What about Algebra 1 course-taking at the middle school level, a key way of helping children get ready for the rigors of higher education down the road? As you already expect, Maryland’s public education systems are also falling behind on that front.

Just 22.7 percent of the state’s seventh- and eighth-graders took Algebra 1 in 2013-2014. That’s a seven percentage point drop from levels two years earlier. Sixteen-point-four of Black middle-schoolers took Algebra 1 that year, a 10 percentage point drop from levels two years before; while only 19 percent of Latino peers took the coursework, a six percentage point drop over that period. Black and Latino children aren’t the only ones being shortchanged. Some 37 percent of Asian middle-school students took Algebra 1, a 15 percentage point increase, while 26.5 percent of White peers took the math course, a 1.3 percentage point decline over levels two years ago.

The Maryland General Assembly has continuously proven to be opposed to any kind of systemic reform on behalf of poor and minority children.

No wonder why a mere 13 percent of Black and 32 percent of Latino children in the state’s Class of 2017 met ACT’s benchmarks for college-readiness versus 64 percent of Asian and 58 percent of White peers.

What we have in Maryland is what Contributing Editor Michael Holzman calls an educational caste system, one that reflects the legacies of slavery, nativism, and Jim Crow segregation that is at the heart of America’s Original Sin. But it isn’t simply about the past. The Old Line State’s political and educational leaders are making decisions in real time that essentially deny opportunities for all children to gain the knowledge they need to succeed once they reach adulthood.

Nothing in the state’s proposed plan for meeting federal requirements under the Every Student Succeeds Act mentions how it will work to increase access to advanced math and AP courses, especially to Black and Latino children. The state is also silent on how it will require districts and other school operators to help children gain entry into those courses through high-quality curricula and teaching in the elementary grades or how it will end the gatekeeping of gifted-and-talented programs that often keep out poor and minority children.

That the Democrat-controlled state legislature has weakened the ability of the state education department to hold districts accountable for how they serve children, a move done as much to please the National Education Association’s Old Line State affiliate as to weaken the Republican Hogan’s control over education policy, now means that another generation of Black and Brown kids will end up on the path to poverty and prison. That the legislature’s Black caucus was complicit in this move (as were state board leaders through their unwillingness to call up Black reformers in the state who could have helped them out) is especially shameful.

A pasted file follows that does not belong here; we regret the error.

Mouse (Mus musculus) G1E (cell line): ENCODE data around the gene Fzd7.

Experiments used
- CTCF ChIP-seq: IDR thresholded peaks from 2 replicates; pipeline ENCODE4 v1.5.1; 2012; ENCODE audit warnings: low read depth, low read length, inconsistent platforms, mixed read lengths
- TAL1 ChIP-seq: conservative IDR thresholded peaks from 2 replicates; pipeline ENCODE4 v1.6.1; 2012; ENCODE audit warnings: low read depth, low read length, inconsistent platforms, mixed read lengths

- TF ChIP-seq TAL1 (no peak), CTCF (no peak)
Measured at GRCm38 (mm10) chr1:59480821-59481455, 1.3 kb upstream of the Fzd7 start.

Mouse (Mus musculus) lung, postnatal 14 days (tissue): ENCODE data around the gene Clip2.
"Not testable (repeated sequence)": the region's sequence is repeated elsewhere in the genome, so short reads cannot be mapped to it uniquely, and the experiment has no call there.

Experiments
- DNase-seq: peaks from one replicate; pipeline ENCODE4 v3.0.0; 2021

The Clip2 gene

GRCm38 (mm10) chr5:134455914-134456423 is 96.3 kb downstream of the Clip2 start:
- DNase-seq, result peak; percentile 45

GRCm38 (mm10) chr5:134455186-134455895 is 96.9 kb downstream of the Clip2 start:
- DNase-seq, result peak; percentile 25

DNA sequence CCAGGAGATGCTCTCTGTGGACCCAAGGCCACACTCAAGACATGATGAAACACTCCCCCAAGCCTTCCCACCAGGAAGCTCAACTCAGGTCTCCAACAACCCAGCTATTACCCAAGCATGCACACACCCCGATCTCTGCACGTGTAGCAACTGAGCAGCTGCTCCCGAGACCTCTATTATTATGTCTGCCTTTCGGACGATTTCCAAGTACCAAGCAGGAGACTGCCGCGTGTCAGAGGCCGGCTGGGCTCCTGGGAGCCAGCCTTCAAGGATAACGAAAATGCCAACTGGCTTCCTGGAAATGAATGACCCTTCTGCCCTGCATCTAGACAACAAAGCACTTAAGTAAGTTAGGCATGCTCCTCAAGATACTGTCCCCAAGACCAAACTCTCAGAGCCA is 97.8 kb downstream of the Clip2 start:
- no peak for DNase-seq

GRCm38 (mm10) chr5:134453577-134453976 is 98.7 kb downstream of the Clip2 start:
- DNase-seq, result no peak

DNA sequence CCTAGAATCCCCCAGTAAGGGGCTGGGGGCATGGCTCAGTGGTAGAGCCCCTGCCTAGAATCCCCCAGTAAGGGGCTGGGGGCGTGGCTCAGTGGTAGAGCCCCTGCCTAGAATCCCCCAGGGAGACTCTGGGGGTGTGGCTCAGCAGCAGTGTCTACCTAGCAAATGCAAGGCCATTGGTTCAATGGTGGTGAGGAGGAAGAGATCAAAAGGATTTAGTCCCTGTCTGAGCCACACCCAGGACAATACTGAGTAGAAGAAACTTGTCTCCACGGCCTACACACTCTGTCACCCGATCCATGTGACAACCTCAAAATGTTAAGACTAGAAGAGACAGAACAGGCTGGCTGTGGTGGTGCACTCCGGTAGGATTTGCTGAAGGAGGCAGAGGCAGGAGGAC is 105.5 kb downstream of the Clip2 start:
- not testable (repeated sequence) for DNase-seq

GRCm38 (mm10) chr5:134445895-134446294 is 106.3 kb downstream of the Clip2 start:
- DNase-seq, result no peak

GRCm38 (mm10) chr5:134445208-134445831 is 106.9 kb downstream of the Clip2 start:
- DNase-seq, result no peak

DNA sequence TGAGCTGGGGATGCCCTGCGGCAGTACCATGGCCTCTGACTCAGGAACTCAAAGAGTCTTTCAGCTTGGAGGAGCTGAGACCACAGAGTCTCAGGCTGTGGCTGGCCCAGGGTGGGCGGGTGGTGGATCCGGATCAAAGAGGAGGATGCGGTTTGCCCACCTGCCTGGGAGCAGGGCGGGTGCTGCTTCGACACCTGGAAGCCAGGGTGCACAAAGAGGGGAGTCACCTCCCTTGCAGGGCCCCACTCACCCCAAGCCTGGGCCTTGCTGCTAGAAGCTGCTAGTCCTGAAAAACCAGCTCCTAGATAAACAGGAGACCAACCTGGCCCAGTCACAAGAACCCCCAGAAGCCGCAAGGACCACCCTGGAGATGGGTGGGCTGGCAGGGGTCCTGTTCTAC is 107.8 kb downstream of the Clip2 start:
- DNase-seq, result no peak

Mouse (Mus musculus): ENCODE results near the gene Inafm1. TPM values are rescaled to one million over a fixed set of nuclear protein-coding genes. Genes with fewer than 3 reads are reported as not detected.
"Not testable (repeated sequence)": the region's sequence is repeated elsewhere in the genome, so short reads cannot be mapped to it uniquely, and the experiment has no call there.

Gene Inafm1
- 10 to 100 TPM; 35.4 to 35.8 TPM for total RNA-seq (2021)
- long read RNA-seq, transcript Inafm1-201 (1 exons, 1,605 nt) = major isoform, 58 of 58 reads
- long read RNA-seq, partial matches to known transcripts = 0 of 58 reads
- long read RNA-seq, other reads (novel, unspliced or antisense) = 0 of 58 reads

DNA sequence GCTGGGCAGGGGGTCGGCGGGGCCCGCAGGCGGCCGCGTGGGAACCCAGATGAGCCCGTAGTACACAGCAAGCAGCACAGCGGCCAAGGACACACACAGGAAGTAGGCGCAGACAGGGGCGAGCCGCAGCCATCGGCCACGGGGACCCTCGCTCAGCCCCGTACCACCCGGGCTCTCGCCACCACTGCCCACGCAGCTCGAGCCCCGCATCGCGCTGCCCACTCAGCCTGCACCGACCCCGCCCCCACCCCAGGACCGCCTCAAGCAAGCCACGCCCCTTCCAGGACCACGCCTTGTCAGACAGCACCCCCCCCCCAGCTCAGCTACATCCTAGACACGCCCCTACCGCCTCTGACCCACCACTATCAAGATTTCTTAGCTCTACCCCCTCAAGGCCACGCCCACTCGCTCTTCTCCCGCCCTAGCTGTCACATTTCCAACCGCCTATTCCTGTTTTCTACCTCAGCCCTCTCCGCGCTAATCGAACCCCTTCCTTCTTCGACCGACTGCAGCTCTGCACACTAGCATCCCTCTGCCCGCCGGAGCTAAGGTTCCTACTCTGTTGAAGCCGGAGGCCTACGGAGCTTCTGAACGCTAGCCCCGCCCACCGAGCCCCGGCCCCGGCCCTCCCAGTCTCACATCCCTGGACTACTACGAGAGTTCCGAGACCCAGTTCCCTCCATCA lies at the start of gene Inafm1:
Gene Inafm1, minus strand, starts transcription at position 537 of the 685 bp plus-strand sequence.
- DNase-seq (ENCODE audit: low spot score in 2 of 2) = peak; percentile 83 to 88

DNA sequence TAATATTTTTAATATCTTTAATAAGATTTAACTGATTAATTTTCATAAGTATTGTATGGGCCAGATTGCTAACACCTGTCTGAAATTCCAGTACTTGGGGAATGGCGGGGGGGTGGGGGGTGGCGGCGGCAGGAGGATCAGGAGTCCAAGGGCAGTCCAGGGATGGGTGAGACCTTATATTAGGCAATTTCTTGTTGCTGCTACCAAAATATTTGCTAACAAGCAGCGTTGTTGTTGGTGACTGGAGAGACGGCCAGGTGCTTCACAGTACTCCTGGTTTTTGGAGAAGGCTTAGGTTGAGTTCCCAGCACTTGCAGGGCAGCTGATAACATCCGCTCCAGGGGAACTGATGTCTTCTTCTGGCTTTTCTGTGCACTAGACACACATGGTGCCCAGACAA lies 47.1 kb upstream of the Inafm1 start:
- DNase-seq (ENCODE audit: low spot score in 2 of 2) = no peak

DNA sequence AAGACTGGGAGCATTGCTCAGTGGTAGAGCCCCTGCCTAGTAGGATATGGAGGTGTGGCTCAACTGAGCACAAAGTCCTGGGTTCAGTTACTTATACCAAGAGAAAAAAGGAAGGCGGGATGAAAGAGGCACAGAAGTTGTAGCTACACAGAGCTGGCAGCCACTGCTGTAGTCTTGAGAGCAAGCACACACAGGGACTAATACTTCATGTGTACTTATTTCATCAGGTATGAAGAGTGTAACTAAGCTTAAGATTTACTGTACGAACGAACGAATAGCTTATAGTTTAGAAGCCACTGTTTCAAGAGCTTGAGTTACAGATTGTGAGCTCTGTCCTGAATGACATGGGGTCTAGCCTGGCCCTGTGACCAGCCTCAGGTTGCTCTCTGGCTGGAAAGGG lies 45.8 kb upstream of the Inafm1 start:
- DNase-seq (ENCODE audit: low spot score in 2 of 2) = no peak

Meanwhile the continued opposition to expanding public charter schools and other forms of choice, which could open up high-quality opportunities for Black and Latino children served poorly by traditional districts, remains the norm. While Maryland has made some progress on that front two years ago by passing a law creating the Broadening Options and Opportunities for Students (which now serves 1,900 children from poor households), the state has all but stifled the expansion of charters.

Another way to expand opportunity for poor-and-minority kids also remains untapped: Providing them with free access to AP courses. Particularly for poor families, the $15 cost for each AP course taken is a roadblock to the opportunities their children can access to move out of economic destitution. But neither the legislature nor Gov. Hogan have addressed this problem when they can clearly do so. Districts could also find ways to provide AP to the children in its care — as well as use advice from the Education Trust on how to support them (as well as teachers and school leaders) in achieving success. There is little interest in doing so.